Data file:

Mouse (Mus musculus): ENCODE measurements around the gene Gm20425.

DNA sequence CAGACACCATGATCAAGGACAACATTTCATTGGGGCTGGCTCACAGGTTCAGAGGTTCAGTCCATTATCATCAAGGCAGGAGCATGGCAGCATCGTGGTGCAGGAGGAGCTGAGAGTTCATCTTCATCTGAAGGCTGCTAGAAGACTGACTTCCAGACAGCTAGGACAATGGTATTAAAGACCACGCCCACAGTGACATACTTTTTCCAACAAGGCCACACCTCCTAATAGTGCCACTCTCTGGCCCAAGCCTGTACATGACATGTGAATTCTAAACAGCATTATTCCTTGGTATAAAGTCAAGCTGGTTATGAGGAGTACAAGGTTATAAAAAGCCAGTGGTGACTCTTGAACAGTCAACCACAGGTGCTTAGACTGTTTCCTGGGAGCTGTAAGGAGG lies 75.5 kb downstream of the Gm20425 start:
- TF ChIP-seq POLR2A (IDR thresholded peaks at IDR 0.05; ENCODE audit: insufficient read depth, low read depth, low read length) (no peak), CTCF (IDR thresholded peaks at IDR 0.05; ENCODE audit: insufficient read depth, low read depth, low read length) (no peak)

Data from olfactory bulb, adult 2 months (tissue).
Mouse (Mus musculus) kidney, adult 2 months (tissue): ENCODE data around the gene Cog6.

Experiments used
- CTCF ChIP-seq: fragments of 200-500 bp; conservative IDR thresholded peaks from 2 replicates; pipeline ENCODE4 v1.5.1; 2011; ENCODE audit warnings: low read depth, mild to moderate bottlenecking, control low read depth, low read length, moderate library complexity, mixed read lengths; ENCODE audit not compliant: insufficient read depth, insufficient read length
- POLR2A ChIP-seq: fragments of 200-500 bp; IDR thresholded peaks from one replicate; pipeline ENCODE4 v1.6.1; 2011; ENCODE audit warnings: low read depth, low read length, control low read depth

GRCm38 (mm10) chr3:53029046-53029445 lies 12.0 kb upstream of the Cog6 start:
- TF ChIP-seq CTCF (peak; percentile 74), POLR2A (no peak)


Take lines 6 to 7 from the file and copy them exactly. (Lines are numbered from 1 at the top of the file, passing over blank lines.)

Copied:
Experiments used
- CTCF ChIP-seq: fragments of 200-500 bp; conservative IDR thresholded peaks from 2 replicates; pipeline ENCODE4 v1.5.1; 2011; ENCODE audit warnings: low read depth, mild to moderate bottlenecking, control low read depth, low read length, moderate library complexity, mixed read lengths; ENCODE audit not compliant: insufficient read depth, insufficient read length